What do the large rocks on the shore of Cattle Point have in common with Hawaii?
They were both created over millions of years by volcanic activity in roughly the same area, said Geological Survey of Canada geoscientist Malaika Ulmi.
Ulmi, along with retired geologist Jane Wynne, led about 20 Victoria-area teachers on a one-day, five-stop excursion to learn about the natural history in the area. Knowledge gained from the field trip will be passed on to students, ranging from elementary to high school.
“These gneiss rocks were created 370 million years ago,” Ulmi said told the group last Friday. “It crashed into North America 200 million years ago, which is what you see here.”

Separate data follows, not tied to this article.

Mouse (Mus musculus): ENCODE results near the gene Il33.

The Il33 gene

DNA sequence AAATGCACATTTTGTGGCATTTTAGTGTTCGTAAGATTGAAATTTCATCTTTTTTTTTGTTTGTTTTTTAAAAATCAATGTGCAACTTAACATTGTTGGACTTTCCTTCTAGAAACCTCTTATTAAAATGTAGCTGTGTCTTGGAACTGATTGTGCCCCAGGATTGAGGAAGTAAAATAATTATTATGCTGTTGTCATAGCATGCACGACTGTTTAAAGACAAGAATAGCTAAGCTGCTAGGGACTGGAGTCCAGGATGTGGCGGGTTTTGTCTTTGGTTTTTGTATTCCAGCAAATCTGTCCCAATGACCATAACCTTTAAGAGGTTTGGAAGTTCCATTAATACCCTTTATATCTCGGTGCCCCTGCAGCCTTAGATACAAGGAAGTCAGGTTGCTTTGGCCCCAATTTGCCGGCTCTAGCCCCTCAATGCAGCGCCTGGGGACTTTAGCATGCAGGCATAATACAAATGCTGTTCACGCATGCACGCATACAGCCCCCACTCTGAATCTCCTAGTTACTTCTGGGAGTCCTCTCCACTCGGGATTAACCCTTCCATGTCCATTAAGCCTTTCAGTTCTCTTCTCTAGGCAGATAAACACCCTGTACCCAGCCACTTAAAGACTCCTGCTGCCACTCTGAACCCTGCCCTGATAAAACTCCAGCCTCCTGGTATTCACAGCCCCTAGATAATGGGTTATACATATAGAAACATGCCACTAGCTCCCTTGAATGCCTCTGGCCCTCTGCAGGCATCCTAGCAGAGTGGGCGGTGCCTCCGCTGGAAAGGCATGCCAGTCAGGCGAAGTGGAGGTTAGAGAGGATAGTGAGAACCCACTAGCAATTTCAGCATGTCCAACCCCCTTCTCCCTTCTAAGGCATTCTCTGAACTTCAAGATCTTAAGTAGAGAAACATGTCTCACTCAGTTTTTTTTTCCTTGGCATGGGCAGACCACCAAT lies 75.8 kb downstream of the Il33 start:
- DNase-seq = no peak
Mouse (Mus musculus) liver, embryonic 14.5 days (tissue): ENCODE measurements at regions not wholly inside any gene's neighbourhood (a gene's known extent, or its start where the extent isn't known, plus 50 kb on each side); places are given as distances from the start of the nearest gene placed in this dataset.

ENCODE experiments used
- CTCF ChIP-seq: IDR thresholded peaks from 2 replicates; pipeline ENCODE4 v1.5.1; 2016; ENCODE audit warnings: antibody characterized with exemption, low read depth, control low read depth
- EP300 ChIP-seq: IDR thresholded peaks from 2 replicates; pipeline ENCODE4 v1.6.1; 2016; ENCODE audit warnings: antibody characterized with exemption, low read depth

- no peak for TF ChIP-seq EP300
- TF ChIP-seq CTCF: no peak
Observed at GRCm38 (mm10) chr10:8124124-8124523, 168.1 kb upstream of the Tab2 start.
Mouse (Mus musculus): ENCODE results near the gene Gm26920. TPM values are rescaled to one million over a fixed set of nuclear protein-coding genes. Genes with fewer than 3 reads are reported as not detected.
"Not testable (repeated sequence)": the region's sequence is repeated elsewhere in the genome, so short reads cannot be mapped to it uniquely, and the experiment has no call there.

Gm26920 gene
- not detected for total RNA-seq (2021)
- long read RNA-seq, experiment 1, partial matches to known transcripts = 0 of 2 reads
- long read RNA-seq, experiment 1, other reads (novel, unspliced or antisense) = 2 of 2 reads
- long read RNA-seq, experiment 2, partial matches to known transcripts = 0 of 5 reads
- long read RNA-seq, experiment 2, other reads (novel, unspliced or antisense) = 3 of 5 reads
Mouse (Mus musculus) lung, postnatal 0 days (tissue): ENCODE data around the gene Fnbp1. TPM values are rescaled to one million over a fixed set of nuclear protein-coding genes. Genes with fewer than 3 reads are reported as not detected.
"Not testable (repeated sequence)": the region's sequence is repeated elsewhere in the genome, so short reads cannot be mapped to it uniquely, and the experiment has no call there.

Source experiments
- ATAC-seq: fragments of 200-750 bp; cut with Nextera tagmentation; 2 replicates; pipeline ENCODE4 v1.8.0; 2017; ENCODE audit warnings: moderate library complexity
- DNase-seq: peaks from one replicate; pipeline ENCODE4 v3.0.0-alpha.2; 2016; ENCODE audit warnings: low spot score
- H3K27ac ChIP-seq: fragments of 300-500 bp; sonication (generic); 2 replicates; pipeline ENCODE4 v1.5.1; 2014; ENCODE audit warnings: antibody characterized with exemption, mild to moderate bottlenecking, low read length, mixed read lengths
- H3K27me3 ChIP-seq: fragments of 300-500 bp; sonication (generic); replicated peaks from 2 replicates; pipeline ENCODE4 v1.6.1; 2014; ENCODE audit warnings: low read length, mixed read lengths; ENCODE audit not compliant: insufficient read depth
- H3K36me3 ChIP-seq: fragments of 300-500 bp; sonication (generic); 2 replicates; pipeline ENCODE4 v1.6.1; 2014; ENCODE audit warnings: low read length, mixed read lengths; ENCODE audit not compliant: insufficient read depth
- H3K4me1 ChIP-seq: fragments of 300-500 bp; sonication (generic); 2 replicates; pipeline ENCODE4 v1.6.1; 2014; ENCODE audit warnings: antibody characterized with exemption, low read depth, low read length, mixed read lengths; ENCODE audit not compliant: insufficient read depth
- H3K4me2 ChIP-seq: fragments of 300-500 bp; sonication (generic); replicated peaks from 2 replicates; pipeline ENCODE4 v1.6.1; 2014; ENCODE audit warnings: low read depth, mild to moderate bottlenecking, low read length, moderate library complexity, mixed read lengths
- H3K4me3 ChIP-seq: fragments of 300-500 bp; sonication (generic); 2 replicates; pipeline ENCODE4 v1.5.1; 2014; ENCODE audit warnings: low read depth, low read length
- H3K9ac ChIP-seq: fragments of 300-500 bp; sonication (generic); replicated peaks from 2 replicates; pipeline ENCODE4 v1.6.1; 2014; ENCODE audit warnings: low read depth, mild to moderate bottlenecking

Wynne said the rocks were part of an old island ark, a type of archipelago often composed of a chain of volcanoes created by magma and tectonic plates sliding over each other. Many of the rocks have iron in them, she said, using a geology swing pen magnet to demonstrate it.
Retired school teacher Greg Shea attended the field trip along with his partner, who is a teacher. Shea said geology is both important and interesting for students to learn.
“These are some of the oldest rock formations on the island,” he said. “Geology tells you the history of the island, where did the island come from and where the sand came from. It wasn’t just put here by the municipality.”
Other sites visited included the Pacific Geoscience Centre, Cordova Bay Beach, Island View Beach and Beach Drive in Sidney.
The tour coincided with National Science and Technology Week, which promotes science to youth across the country.